I’ve been out of commission for the last two weeks. I flirted around with some emotional risks, and I came down with Sad-Clown Syndrome, which resulted in one of the more valuable lessons I’ve learned in a good while.
Street theater is an energy art. If you simply do not have positive energy going, then it is incredibly difficult to attract a crowd to you. Not only is it hard to engage them successfully, but once they are in your crowd it can still be difficult to provide sufficient electricity for them to reciprocate the compounded energy. If you are not happy when you’re doing what you’re doing, not many people are going to want to do it with you. What I’ve realized is that as an energy artist, if I misuse my energy (i.e. lack of sleep, poor diet/substance choice), or if I allow it to be abused, then I will not have good energy when it comes time to do what I love, which also happens to be how I make my living.
Throughout the day, it is important to keep an eye on your energy level. If the crowd you have is not putting forth much energy, and you get the feeling they’re not going to change that, then you can save yourself a lot of time and woe if you just cut your losses and kill the show. Either hat them, or just tell them you’re going to take a break, because letting them drain you of your energy for the rest of the show could result in a poor performance for the enthusiastic audience waiting just around the corner. Knowing how to pick your battles is a valuable skill.
One of the best money-bits of advice given to me was this: NEVER judge your progress by how your day went. Don’t judge it by the weekend, even. Keep a weekly and monthly total. If you go out there every day possible and give it your all for a whole week, a whole month, you will be surprised when all those meh days combine with your yeah! days to create a reasonable income. But even then, that’s not what the value of street performing is. The value is in being your own boss, having no one tell you when to work or where, and the cherry on top is that you get to do what you love for a living. If you have two days in a row that are not profitable and you judge them as “bad” days, then that will negatively affect your third day, which could’ve otherwise been a fantastic day.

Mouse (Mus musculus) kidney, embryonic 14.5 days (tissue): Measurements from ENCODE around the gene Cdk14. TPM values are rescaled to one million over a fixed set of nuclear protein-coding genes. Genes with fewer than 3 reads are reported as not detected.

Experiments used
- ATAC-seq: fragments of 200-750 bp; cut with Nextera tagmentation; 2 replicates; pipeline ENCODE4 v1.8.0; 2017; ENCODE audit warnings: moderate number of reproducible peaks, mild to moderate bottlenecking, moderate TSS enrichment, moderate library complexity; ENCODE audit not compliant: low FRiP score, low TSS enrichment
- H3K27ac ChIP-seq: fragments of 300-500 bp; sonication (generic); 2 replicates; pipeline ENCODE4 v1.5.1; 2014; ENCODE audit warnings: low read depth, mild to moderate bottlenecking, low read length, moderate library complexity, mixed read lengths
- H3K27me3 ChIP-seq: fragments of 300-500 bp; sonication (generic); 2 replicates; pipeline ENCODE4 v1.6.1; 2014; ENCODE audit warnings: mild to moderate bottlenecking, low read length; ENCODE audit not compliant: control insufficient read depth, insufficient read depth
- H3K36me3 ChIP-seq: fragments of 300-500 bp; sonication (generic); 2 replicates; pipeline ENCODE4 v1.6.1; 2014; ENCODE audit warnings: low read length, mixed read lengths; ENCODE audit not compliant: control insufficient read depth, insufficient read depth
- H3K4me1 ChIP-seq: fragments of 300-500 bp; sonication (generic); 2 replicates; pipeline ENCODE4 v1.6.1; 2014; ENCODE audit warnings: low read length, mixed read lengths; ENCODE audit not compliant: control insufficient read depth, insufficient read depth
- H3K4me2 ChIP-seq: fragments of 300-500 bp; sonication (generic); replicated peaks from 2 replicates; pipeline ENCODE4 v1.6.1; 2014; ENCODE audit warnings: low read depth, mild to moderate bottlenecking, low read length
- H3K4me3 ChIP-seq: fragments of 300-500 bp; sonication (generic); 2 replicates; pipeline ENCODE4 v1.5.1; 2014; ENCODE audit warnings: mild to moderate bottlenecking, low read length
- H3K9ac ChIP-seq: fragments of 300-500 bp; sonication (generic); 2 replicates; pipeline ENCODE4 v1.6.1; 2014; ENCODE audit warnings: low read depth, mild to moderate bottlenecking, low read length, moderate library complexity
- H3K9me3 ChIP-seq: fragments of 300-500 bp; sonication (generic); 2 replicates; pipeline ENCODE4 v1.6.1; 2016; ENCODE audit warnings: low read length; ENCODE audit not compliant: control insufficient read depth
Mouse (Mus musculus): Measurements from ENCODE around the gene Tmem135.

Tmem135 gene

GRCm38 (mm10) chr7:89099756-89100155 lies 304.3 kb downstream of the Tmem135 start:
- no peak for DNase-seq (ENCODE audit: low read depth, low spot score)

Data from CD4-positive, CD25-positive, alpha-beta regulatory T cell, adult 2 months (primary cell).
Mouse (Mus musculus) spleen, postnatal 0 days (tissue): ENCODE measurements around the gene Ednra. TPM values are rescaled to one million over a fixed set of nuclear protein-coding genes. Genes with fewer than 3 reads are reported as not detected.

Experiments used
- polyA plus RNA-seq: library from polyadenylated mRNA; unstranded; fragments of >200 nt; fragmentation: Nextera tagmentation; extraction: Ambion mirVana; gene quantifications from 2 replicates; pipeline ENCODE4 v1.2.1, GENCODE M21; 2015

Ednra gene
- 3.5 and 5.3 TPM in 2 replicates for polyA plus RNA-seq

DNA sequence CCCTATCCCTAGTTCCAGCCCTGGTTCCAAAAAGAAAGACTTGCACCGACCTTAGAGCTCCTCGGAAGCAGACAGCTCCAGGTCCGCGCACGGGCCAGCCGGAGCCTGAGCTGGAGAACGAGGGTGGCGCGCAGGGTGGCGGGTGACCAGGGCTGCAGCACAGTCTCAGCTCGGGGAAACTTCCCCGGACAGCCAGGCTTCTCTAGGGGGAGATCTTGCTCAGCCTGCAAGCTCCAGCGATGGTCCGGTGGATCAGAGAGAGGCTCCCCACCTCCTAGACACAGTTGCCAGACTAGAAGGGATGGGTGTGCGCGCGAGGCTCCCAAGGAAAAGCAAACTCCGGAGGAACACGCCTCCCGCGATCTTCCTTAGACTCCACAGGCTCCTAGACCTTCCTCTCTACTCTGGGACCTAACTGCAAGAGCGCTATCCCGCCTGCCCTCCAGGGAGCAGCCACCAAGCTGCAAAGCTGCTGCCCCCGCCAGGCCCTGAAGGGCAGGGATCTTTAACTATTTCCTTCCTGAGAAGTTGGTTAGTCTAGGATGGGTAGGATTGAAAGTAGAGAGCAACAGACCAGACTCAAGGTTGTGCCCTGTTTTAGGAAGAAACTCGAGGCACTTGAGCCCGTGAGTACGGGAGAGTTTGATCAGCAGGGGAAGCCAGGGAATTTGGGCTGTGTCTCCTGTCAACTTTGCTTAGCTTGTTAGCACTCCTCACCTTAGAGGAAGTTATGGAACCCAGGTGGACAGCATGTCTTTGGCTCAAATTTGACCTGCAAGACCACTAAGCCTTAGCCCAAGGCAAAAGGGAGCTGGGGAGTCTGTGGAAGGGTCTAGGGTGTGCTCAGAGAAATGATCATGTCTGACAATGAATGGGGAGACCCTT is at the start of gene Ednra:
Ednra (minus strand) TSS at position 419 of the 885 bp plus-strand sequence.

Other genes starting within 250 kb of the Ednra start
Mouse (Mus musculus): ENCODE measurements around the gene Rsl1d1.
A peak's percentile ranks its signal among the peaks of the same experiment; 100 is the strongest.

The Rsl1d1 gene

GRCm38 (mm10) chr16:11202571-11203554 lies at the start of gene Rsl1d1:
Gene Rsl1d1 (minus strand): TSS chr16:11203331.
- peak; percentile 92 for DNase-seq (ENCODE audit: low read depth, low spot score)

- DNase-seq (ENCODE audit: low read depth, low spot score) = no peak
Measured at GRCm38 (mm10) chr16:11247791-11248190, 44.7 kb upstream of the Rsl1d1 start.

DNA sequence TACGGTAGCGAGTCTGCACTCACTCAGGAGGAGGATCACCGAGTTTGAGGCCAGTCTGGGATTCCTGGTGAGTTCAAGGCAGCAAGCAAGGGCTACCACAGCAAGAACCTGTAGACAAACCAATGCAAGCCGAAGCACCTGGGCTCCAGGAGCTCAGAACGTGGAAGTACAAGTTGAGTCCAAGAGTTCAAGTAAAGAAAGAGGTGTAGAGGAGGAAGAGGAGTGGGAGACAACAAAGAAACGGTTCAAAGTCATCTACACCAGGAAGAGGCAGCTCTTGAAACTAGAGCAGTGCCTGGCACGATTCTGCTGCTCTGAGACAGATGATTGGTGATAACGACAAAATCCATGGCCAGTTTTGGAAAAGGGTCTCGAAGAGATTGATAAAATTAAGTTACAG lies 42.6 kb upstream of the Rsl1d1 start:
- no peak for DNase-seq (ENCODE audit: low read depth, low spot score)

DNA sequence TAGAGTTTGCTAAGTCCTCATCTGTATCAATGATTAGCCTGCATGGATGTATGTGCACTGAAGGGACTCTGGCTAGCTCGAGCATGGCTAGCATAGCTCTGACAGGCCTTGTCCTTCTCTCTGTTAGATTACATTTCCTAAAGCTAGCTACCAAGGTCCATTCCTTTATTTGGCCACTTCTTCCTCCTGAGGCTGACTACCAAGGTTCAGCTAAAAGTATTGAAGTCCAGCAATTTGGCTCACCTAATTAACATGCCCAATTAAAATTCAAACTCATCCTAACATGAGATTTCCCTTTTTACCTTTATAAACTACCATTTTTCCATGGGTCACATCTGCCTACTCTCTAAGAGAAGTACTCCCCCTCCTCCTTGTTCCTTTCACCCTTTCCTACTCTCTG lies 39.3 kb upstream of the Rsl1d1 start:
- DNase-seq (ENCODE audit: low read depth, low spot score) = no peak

If you street perform for the money, then you might want to reconsider your path. If you’re just after their cash, the spectators can sense it, and this is part of why street performers have a bad reputation. I’ve seen so many acts that end in a unenthusiastic forfeiting of cash by the spectator, who was just wrapped up in the excitement long enough to be guilted out of their money by the “performer”.
There are often times when members of the audience choose to leave the show, but through guilt or politeness, they still want to tip, so they interrupt the performance to hand you their bills. The recommended reaction might surprise you: Don’t take it. Tell them to hold on, keep it until the end. This will often shock and sometimes even offend the spectator, maybe because you’ve upset their preconception that all street performers are beggars. It might seem crazy, but the smart thing to do is to turn it down. We are pack creatures of the monkey-see, monkey-do kind. If one person can throw a dollar at you and opt-out of the show, the others will see this and the enchantment placed over the whole audience can disintegrate in seconds. What you need in order to do a show is not money. You need their attention and their energy. If everyone leaves, you will not have enough energy in the moment when you need it to really create the bang needed in order to get a fat hat from whoever stays. These people had no idea they wanted to see your show in the first place — of course they’re not going to know that they want to stay until the end.